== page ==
I think all those WSYNC's look ugly so I thought I'd share this with the class
Z26 must default to PAL because it's not using the whole screen
I changed 192 to 242 and it works fine but does the vertical blank and overscan need to be adjusted?
I welcome questions - after all, this is supposed to be an interactive tutorial/forum.
I tried to make the code sample as UNDERSTANDABLE as possible. It is certainly not the most efficient code - for it uses too many bytes of ROM to achieve its effect. But we're learning, and what's important right now is understanding how things work.
It's as good a time as any to explain a little bit about the assembler - DASM. As you have probably gathered by now, we make our changes to the source code - which is meant to be a human-readable form of the program. We feed that source code to the assembler - and provided the assembler doesn't find any errors in the format of the code, it will convert the human-readable format into a binary format which is directly runnable on the '2600 (burn it to an EPROM, plug the EPROM into a cartridge, and plug the cartridge into a '2600) or on an emulator (just load the binary into the emulator).
Consider the following snippet of code...
That's 3 scanlines of 6502-halting. DASM has a nice feature where it can output a listing file which shows both our original source code, but also the binary numbers it replaces that code with. We'll have a close look at this feature later (and how to 'drive' DASM) - but those wishing to look through the DASM documentation should look for the "-l" switch.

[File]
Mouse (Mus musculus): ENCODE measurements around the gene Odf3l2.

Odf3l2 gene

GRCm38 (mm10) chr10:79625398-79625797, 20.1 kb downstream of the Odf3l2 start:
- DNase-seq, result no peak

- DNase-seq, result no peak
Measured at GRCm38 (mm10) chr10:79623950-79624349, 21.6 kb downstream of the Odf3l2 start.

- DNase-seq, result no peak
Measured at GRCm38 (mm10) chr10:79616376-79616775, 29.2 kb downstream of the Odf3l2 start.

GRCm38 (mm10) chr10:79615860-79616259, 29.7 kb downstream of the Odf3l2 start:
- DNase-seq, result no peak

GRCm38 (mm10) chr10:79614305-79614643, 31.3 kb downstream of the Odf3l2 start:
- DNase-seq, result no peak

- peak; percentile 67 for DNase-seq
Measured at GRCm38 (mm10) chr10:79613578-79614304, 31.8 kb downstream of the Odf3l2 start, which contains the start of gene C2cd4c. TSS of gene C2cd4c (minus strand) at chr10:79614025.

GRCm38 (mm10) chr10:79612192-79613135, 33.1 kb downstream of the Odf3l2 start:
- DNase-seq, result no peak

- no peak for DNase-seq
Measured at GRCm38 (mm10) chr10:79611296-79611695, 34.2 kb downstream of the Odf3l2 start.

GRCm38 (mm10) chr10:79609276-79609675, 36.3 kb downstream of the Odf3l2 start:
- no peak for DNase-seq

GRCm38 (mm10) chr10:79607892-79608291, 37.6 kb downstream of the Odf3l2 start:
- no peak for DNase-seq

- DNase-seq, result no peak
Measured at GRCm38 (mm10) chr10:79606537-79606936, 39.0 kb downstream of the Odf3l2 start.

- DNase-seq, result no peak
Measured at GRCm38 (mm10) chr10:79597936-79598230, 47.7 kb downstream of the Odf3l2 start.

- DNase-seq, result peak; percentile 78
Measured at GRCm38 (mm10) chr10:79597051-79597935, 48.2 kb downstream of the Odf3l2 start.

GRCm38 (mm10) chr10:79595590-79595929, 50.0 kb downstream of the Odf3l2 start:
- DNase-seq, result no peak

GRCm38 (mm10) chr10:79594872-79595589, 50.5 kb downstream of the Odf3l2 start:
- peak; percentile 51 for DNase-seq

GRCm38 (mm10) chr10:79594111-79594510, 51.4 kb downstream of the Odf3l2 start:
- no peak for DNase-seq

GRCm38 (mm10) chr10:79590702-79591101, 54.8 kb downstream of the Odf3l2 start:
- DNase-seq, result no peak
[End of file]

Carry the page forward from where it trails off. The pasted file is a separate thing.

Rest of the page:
When the above code fragment (from our original kernel) is assembled, the listing file contains the following...
25 f008 85 02 sta WSYNC
26 f00a 85 02 sta WSYNC
27 f00c 85 02 sta WSYNC
The leftmost number is the line-number in our original source. The next 4-digit hexadecimal number is the address in ROM of the code. Don't worry too much about that now - but do notice that each line of code is taking 2 bytes of ROM. That is, the first line starts at F008 and the next line starts at F00A (2 bytes different). That's because the "sta WSYNC" assembles to two bytes - $85 and $02. In fact, there's a 1:1 correspondence here between the mnemonic ("abbreviation") of our instruction - the human readable form - and the binary - the machine-readable form. The "sta" instruction (which stands for store-accumulator) has an opcode of $85. Whenever the 6502 fetches an instruction from ROM, and that instruction opcode is $85, it will execute the "store accumulator" instruction.
The above code fragment, then, shows three consecutive "$85 $02" pairs, corresponding exactly to our three consecutive "sta WSYNC" pairs. Can you guess the actual address of the TIA WSYNC register? If you need a clue, load up the "vcs.h" file and see what you can find in there. It should be clear to you that the assembler has simply replaced the WSYNC with an actual numerical value. To be exact, after assembling the file, it has decided that the correct value for WSYNC is 2 - and replaced all occurences of WSYNC with the number 2 in the binary image.
OK, so that was pretty straightforward - now let's do what HappyDood did, and insert that "REPEAT" thingy...